Question 2: Do you cross train?
His Answer: No. It would probably be good for me but I just don't want to. When I have the time to cross train, I find that I would just rather go out for another run.
My Comments: This I can relate to. It is so refreshing when winter comes and the weather so nicely encourages letting go of biking and swimming. It is so nice to just run and run and run. No bike to mess with. No chlorine to dry out my skin. It is so nice to just run!
Question 3: Who is your coach?
His Answer: I coach myself. But, I use the training program and workouts that I learned from years of being coached by Bill Squiers.
My Comments: This makes me feel better about coaching myself!
Question 4: What style runner are you (POSE, Chi, traditional, barefoot, etc.)? What muscle is most sore after your races?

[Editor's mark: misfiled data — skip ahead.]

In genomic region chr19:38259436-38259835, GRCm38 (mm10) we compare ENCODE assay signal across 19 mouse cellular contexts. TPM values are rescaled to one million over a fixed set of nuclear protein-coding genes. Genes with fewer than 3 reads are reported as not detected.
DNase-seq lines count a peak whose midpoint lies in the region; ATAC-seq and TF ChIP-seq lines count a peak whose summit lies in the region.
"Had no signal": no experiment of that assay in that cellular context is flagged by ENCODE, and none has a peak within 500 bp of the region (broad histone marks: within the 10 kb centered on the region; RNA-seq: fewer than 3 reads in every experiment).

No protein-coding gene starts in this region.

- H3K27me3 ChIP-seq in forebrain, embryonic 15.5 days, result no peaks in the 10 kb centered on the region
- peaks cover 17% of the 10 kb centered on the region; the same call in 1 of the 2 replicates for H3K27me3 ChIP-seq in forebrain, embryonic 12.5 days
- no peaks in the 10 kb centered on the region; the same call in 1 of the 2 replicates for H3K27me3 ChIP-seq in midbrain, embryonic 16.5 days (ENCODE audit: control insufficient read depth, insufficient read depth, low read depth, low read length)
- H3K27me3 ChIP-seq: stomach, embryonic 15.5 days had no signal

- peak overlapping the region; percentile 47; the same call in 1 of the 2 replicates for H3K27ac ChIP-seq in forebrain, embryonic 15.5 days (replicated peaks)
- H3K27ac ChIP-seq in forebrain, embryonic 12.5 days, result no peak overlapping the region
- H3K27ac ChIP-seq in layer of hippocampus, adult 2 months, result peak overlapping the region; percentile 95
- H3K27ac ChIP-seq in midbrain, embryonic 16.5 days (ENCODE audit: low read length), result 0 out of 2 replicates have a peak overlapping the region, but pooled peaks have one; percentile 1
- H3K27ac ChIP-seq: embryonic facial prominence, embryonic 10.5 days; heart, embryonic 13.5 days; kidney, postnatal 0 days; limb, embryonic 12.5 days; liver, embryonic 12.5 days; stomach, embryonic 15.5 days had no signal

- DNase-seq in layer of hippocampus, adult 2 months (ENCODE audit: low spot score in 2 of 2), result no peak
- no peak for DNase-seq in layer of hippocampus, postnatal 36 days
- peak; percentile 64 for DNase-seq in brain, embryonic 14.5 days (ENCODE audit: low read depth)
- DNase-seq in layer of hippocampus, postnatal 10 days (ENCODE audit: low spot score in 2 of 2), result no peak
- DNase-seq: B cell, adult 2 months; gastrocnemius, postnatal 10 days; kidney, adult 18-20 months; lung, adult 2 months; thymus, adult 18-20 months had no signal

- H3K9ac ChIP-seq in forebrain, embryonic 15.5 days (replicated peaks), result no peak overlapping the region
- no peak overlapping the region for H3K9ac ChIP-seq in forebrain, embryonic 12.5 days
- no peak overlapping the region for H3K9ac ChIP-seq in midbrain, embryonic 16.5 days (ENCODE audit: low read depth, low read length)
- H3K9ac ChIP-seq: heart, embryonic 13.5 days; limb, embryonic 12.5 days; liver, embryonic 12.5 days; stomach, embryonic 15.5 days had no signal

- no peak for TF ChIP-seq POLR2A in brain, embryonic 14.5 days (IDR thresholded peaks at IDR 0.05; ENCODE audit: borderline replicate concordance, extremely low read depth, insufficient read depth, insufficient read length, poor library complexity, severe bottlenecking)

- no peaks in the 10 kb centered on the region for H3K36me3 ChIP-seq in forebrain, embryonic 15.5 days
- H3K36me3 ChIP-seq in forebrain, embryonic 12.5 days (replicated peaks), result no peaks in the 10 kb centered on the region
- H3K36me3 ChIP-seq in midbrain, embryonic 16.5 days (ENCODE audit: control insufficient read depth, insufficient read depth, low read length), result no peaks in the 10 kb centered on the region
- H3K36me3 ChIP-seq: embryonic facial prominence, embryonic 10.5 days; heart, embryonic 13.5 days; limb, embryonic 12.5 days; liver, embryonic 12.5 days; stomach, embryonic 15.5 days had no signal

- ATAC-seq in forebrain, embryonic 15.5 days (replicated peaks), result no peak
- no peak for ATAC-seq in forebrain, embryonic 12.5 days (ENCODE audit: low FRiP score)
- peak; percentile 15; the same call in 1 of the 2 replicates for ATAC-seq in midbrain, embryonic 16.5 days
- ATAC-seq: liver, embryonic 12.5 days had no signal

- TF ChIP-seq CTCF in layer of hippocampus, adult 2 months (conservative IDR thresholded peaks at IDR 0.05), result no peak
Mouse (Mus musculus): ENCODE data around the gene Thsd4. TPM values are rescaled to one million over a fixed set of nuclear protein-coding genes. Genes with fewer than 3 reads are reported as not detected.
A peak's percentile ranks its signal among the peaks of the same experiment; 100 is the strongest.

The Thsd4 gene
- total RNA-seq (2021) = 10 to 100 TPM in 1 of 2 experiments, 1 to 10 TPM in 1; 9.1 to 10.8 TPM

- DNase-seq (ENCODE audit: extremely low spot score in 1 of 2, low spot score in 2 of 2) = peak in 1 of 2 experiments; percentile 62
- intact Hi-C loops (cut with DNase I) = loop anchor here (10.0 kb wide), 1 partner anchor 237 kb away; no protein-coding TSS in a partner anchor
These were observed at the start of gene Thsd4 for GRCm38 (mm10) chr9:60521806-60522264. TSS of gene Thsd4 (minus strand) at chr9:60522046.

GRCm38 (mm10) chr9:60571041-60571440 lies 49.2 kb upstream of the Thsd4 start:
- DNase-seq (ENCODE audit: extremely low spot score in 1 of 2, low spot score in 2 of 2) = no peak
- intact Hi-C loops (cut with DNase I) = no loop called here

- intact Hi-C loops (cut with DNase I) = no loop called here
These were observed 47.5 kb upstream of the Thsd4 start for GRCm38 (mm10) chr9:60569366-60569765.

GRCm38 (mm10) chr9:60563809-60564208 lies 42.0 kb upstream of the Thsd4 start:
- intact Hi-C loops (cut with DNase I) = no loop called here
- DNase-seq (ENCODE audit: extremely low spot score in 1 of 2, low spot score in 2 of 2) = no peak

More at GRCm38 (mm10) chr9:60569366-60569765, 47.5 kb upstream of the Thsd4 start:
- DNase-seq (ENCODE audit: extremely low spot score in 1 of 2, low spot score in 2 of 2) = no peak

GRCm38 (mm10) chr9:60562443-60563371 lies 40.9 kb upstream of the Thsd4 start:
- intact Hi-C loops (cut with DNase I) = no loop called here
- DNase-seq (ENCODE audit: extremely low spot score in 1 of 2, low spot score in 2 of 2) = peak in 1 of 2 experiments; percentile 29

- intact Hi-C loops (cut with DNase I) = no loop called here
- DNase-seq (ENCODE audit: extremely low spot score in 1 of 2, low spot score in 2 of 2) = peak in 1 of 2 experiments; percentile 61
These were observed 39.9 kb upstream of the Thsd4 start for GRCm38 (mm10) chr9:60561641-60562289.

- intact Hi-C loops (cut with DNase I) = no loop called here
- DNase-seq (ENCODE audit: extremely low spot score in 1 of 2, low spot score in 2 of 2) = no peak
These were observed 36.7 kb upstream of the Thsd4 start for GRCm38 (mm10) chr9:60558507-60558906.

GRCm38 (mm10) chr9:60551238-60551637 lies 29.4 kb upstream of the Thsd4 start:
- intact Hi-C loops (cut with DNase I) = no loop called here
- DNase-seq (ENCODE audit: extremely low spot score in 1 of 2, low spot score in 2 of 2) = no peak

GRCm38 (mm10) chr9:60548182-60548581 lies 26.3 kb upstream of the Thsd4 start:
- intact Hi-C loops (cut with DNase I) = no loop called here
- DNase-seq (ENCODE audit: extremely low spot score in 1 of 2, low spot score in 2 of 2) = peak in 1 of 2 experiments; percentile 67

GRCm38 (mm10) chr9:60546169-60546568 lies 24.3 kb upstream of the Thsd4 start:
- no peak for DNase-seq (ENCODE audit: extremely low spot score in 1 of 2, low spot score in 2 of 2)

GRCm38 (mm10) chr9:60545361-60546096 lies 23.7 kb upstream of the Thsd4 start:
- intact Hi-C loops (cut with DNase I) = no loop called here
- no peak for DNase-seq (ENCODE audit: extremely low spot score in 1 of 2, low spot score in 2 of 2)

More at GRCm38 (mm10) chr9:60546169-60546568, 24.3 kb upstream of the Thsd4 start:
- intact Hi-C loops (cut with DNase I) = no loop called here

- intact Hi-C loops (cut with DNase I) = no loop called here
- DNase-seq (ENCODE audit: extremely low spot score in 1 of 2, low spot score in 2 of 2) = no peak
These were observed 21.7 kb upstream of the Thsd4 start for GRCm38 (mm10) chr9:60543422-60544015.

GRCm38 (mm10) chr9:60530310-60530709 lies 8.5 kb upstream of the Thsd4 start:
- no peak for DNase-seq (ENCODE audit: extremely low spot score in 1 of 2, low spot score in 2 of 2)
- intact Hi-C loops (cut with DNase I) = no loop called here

His Answer: I have a forefoot strike. I could lop off my heels and be just fine. They never touch the ground. Because of my forefoot strike, my post knee replacement recovery has been easier. My doctors would not have been as supportive of my running if my foot strike were different such that it was harder on my knees. And after a race, my quads are the muscles that are the most sore.
My Comments: Me, too. My running is a combination of running styles. My foot strike is a little more mid foot than his. But, my quads are also the mucles most sore after a long, hard race. Cool!
Question 5: What time goal do you have for the Boston Marathon this next spring?
His Answer: 2:42 (I believe that is what he said!). Under 3 hours for sure. (He is 56 years old. And has had both knees replaced.)
My Comments: I hope I remembered the numbers right! But, I will definitely be interested to see how he does. I will be "athlete stalking" him next spring. I hope he is pleased with his race.